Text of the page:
February 9, 2024
On Thursday, February 8, the Supreme Court heard arguments over former President Donald Trump’s effort to remain on the 2024 ballot after a Colorado state court ruled he should be barred because he promoted and participated in an insurrection on January 6, 2021, reports the New York Daily News.
The Conservative-dominated top court weighed the knotty legal question of whether the 14th Amendment of the U.S. Constitution bars Trump from winning back the presidency because he led the effort to overturn the 2020 election that culminated in the violent attack on the Capitol.
The momentous case marks the first time that the justices will be considering a weighty constitutional provision that was adopted after the Civil War to prevent turncoat federal officeholders who “engaged in insurrection” against the Union from ever holding office again.
The case is only one of several Trump cases that the nation’s top court may or may not decide.
Trump is certain to ask them to reverse the decision of an appeals court this week that he does not hold blanket immunity from prosecution for crimes committed while in the White House. He is facing a Monday, February 12, deadline to appeal to the justices—or his election interference case will return to District Court Tanya Chutkan for trial.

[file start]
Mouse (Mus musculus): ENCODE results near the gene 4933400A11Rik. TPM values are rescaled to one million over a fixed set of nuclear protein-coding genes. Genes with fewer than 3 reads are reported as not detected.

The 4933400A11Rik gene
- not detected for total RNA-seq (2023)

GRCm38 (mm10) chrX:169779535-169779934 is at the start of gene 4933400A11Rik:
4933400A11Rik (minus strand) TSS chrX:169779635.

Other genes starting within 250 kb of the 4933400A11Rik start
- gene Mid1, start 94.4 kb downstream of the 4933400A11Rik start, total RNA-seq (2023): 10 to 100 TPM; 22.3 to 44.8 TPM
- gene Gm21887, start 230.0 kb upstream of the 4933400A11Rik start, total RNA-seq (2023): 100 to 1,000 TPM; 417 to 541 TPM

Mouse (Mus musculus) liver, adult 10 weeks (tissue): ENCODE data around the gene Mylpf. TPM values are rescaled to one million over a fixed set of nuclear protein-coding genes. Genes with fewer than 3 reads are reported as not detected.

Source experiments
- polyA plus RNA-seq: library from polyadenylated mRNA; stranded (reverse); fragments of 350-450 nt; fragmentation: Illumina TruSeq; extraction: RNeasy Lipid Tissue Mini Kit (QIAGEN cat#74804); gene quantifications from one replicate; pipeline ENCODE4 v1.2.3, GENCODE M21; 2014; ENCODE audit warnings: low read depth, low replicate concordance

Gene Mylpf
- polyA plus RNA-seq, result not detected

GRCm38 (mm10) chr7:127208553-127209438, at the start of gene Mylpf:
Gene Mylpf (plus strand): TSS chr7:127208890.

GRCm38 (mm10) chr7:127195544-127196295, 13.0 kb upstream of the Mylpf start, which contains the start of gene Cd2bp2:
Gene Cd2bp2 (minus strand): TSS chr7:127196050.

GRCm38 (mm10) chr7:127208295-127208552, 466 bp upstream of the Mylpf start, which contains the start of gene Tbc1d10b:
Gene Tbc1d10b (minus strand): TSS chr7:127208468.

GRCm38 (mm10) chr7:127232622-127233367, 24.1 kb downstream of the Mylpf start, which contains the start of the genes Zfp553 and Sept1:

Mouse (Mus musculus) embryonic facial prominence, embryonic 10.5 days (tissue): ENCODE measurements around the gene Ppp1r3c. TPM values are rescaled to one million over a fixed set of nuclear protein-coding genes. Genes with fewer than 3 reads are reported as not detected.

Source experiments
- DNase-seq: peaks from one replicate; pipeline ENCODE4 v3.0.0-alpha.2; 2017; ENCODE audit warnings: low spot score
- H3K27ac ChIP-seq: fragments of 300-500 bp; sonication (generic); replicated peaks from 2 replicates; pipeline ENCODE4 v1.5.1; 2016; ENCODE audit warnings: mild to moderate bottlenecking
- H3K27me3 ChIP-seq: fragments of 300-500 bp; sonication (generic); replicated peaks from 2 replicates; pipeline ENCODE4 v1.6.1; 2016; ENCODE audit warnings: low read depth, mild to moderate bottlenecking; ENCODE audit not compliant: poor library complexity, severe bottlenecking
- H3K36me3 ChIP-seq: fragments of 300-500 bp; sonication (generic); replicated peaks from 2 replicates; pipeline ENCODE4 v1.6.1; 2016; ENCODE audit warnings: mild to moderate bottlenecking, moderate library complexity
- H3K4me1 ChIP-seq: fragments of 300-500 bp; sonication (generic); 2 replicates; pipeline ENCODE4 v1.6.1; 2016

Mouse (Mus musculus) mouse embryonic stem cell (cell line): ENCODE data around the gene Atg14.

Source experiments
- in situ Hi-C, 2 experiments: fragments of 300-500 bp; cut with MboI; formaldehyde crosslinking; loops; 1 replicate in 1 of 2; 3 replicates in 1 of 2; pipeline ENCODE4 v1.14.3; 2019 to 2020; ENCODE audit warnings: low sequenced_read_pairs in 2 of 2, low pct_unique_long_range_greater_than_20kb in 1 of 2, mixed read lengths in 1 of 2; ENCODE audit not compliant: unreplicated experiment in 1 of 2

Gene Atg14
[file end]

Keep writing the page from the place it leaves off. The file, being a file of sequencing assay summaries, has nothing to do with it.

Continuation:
The 14th Amendment case unfolded after the Colorado Supreme Court ruled late last year that Trump incited the riot in the nation’s capital and, as a result, is ineligible to be president again and should not be allowed on the ballot.
The decision marks the first time that Section 3 of the 14th Amendment has been applied to a presidential candidate.
Trump’s lawyers argue that the constitutional amendment can’t be used to keep Trump off the ballot for several reasons. They contend that the January 6 riot wasn’t an insurrection—and even if it was, Trump did not participate. The Colorado court found otherwise; and the Supreme Court normally does not make findings of fact, potentially undercutting that argument.
Trump also has suggested that the wording of the amendment does not apply to the president. In addition, his lawyers say that Congress was supposed to pass legislation to allow enforcement of Section 3, which it never did.
Research contact: @NYDailyNews